“Companies have many ways to ensure that the costs incurred by an employee in the course of a business trip are covered, whether that be via reimbursement or the provision of a daily allowance to meet such expenditure,” advised Quane. “However, what the variation in costs within the region suggests is that it is important for companies to ensure that the allowances they pay are relative to each location that they send an employee to. These should also be reviewed on a regular basis in order to account for the annual changes.”

About ECA's Daily Rates

ECA's Daily Rates for business travellers help organisations to anticipate the cost of business trips and short-term assignments. Globally, the Daily Rates reports for 2015-16 are available for 311 locations in 177 countries.

Each report itemises costs for the following expenses for flexibility when calculating allowances for short trips abroad:

Hotel room (3, 4 and 5 star)



Alcoholic and soft drinks

Incidental costs

Journeys by taxi

PLEASE NOTE - 4* hotel accommodation was used as the point of comparison for hotel accommodation costs in these rankings as it best represents the typical level of accommodation used by business travellers.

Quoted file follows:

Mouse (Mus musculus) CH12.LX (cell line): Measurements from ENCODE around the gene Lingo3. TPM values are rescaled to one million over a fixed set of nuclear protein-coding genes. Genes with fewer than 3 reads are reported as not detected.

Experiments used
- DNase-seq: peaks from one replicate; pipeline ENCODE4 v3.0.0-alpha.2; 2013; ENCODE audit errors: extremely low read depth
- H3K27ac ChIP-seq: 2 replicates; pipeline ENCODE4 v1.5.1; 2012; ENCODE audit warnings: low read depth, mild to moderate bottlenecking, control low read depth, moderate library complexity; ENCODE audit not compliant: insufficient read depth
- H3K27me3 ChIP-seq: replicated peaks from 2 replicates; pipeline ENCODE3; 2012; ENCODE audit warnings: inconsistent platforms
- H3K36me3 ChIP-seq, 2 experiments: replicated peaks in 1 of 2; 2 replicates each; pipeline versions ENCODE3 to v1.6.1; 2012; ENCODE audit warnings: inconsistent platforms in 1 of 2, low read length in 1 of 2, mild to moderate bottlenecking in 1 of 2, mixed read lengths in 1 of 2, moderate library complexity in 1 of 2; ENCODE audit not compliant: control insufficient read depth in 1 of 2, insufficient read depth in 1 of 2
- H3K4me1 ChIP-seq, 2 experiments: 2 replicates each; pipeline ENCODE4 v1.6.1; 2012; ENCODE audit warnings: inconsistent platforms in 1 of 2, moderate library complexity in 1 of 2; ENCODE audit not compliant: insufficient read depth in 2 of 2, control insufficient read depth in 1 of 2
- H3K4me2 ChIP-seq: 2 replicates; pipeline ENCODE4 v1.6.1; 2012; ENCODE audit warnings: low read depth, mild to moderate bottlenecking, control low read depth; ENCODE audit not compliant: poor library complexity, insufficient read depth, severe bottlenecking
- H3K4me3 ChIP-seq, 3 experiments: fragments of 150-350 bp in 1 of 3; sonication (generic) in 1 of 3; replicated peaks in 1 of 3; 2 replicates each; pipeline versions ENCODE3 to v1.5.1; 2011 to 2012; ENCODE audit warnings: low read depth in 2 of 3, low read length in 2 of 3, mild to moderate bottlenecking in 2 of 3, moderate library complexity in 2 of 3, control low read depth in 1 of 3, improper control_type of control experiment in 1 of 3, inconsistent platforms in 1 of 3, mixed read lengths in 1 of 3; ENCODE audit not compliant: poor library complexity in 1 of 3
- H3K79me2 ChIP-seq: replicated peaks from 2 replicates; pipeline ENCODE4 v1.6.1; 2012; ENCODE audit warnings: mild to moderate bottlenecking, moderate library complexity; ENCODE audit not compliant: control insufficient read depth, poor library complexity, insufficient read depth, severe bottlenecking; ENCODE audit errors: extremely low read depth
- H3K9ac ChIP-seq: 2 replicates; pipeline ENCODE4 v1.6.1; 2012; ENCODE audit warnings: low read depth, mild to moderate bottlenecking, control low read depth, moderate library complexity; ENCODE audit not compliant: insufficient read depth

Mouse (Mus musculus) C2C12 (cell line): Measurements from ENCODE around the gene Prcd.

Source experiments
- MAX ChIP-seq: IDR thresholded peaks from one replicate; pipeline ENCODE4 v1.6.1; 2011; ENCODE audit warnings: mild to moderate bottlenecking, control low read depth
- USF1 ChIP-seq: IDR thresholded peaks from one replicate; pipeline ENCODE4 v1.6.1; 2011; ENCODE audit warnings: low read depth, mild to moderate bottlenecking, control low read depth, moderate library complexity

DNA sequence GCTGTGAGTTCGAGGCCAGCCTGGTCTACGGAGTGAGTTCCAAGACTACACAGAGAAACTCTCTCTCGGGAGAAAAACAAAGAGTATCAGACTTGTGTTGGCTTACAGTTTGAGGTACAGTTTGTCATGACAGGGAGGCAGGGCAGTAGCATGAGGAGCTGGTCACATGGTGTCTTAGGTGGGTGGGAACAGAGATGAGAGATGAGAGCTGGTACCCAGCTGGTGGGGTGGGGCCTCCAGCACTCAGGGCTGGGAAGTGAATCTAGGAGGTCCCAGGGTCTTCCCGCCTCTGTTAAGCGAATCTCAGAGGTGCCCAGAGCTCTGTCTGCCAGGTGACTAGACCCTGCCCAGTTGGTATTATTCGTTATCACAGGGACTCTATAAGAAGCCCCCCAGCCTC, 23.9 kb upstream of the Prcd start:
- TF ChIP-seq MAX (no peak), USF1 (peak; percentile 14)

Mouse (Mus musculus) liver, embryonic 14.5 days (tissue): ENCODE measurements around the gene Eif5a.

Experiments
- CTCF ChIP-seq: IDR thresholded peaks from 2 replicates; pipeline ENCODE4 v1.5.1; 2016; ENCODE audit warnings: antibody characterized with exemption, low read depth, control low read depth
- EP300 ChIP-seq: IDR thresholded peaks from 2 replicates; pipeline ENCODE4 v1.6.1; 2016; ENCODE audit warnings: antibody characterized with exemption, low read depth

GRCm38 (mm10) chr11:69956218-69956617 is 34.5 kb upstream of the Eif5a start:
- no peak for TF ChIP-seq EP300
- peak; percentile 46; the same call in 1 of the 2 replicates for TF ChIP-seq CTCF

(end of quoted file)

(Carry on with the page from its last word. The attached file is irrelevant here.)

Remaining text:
To find out more about ECA's Daily Rates packages, further reading material can be found on the ECA website here:

ECA International is the market leading provider of knowledge, information and technology that enables businesses to manage their international reward programmes.

Partnering with thousands of clients on every continent, we provide a fully integrated suite of quality data, specialist software, consultancy and training. Our unparalleled insights guide clients as they mobilise their most valuable resource: people.

We make the complex world of international mobility simple, providing clients with the expertise and support they need to make the right decisions - every time.